I think it's a bit more elegant to use a different version of Cavalieri's principle: instead of taking cross-sections, sweep the napkin ring by half-disks, bounded by semicircles on the outer sphere whose diameter is the same as the napkin ring's height. The shape of the half-disk is independent of the outer radius. The instantaneous volume swept by the half-disk, per unit angle, just looks (in the limit as the angle goes to zero) as a wedge of a sphere, so it's also independent from the outer radius.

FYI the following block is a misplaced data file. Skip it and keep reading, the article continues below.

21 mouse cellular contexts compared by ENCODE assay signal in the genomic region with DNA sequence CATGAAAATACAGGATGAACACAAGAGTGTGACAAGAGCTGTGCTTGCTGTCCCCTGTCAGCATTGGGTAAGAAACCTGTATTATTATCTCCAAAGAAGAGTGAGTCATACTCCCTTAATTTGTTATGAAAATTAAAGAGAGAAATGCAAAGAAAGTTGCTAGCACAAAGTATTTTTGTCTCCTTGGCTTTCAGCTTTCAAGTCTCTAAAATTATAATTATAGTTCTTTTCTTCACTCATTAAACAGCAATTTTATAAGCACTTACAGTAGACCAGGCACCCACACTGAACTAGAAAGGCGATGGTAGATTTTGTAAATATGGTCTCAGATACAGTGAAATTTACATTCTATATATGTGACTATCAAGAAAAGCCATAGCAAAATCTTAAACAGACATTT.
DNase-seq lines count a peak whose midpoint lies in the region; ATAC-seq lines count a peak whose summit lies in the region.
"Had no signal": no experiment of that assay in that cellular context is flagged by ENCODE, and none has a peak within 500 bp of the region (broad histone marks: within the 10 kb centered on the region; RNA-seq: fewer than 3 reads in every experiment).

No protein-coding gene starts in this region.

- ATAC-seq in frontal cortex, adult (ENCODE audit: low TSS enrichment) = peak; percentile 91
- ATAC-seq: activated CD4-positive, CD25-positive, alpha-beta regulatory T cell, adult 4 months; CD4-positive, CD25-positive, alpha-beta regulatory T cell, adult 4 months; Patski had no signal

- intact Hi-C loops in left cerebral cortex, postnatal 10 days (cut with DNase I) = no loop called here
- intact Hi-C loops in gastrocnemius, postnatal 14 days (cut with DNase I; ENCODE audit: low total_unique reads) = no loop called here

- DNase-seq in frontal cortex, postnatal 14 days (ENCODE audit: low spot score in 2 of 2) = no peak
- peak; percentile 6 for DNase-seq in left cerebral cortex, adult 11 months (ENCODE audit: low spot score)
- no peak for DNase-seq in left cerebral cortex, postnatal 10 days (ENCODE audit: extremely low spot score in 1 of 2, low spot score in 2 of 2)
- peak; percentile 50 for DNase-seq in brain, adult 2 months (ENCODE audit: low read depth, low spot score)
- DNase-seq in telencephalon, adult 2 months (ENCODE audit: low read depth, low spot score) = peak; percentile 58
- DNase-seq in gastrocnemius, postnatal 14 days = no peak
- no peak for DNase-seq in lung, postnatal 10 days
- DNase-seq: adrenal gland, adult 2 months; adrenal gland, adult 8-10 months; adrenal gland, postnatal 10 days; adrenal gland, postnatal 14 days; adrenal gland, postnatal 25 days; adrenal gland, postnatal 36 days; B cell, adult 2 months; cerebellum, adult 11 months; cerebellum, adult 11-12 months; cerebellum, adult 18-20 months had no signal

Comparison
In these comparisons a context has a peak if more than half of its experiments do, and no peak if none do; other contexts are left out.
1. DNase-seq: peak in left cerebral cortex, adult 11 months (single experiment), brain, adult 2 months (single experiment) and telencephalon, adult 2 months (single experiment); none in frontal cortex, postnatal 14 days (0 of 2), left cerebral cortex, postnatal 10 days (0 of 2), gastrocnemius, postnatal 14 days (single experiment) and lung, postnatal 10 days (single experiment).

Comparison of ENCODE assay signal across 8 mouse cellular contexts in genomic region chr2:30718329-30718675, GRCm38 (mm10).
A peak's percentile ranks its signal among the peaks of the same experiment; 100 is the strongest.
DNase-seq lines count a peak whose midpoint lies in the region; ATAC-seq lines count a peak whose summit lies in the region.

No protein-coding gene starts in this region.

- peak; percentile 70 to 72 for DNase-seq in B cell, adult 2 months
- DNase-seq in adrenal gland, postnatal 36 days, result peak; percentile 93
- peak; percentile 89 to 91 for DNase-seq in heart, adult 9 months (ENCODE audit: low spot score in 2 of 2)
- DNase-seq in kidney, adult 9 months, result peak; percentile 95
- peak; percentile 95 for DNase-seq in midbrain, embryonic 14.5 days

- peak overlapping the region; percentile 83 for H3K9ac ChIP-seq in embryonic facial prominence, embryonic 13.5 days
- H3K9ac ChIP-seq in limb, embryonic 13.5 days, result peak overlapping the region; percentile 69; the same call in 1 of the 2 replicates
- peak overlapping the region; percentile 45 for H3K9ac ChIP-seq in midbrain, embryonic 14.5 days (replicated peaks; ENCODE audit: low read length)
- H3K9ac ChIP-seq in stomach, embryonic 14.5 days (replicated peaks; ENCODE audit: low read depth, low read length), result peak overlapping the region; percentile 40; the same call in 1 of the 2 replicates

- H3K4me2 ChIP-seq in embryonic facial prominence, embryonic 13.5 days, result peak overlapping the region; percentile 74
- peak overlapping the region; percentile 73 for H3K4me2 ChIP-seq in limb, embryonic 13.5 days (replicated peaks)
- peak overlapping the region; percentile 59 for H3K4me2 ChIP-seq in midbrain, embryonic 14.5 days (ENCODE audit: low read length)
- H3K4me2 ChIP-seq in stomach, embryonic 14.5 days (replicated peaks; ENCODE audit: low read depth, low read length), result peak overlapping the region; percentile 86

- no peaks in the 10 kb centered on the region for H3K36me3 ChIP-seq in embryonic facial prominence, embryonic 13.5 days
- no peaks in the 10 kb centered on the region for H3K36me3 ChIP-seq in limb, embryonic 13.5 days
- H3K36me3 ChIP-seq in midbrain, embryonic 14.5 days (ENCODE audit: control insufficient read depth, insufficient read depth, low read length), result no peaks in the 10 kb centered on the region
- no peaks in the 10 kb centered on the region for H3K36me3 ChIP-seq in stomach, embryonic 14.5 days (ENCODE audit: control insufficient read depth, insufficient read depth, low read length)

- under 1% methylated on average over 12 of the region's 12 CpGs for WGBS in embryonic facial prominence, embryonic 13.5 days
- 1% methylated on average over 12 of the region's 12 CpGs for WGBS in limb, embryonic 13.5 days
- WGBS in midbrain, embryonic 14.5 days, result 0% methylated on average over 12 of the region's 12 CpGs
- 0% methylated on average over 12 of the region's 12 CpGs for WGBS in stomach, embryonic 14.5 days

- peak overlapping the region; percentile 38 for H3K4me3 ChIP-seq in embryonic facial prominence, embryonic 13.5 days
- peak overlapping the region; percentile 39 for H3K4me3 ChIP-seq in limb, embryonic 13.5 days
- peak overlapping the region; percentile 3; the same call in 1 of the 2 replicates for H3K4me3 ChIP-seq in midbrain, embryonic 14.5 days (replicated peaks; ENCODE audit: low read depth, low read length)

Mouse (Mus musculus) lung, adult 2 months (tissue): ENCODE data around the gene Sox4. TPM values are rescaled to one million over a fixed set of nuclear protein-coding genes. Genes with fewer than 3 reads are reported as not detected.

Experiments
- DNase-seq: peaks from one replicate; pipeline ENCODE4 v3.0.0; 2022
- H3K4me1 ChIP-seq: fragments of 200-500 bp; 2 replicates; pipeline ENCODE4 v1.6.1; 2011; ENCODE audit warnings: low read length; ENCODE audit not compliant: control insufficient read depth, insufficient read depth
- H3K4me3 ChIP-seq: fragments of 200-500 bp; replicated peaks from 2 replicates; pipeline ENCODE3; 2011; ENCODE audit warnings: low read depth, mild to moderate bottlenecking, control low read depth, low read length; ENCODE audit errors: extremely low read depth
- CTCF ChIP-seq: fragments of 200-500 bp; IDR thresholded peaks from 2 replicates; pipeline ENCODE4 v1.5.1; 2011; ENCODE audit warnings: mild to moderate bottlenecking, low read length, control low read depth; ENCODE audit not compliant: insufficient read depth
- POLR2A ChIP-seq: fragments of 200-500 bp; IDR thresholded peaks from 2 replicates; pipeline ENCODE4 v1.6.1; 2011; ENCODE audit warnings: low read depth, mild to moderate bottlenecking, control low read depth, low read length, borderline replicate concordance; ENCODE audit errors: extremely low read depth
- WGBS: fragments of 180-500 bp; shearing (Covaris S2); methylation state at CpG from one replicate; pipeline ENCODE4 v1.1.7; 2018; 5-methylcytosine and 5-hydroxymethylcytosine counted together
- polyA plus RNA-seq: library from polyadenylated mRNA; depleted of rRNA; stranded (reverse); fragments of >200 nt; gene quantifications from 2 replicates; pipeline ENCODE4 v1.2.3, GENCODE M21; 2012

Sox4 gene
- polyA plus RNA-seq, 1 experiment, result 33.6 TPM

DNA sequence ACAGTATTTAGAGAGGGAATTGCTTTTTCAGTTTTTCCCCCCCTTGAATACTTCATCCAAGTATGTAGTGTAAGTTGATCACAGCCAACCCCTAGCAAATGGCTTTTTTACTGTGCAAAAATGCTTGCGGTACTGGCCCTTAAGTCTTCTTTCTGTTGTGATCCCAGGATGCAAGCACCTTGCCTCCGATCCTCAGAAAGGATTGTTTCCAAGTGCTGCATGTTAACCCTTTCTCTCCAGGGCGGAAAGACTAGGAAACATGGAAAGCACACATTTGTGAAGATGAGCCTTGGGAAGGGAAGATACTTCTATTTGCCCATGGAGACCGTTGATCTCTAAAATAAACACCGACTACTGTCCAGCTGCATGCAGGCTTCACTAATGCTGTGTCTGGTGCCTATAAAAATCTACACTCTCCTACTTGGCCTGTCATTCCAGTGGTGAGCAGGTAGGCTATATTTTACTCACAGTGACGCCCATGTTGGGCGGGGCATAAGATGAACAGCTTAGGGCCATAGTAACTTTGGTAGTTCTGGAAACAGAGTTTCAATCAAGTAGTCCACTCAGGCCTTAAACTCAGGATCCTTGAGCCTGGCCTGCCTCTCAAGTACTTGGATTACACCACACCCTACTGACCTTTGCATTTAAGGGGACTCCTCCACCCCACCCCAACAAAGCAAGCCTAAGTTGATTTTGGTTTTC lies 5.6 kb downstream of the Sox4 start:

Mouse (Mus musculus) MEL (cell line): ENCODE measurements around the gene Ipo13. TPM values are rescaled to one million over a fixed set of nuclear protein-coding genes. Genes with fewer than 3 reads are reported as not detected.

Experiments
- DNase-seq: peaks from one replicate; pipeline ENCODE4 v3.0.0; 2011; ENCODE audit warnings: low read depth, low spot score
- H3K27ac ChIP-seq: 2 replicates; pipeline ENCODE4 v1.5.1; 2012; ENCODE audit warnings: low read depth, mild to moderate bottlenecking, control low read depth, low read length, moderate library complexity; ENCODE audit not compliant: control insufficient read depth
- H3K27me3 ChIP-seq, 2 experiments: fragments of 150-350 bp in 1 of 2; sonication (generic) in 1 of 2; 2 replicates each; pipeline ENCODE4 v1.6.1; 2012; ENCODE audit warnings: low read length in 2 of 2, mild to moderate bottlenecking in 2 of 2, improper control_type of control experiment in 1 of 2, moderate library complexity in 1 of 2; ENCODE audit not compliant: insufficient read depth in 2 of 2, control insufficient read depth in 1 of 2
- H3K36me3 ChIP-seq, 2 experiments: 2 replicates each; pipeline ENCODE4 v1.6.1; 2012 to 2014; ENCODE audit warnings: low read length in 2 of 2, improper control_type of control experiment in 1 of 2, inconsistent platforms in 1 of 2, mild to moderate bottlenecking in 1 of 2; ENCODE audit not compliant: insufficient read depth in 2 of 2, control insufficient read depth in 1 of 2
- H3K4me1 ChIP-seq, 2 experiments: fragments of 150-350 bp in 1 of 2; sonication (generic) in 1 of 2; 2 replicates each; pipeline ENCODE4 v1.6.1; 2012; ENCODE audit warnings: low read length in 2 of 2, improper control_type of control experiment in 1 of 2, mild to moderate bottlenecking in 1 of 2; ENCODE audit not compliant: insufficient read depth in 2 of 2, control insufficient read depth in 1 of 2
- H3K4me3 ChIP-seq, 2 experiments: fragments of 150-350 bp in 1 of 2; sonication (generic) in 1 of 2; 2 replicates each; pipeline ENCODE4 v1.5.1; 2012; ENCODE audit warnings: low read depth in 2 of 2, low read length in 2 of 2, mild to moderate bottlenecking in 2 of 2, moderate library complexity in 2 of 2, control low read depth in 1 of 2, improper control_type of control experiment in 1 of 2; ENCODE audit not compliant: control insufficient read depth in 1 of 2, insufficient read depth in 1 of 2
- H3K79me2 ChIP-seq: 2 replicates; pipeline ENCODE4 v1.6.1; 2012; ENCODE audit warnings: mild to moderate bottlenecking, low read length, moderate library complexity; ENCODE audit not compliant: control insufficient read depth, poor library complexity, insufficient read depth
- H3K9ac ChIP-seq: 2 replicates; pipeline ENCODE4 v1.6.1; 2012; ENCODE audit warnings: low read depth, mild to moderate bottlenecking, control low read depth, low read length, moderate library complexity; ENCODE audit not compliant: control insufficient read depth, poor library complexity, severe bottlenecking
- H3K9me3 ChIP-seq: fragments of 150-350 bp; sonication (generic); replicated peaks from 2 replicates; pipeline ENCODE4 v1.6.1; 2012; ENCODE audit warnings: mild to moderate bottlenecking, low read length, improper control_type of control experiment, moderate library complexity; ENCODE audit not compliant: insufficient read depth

Edited to add: I think this is the argument in the following reference from the Wikipedia article: Levi, Mark (2009), "6.3 How Much Gold Is in a Wedding Ring?", The Mathematical Mechanic: Using Physical Reasoning to Solve Problems, Princeton University Press, pp. 102–104, ISBN 978-0-691-14020-9.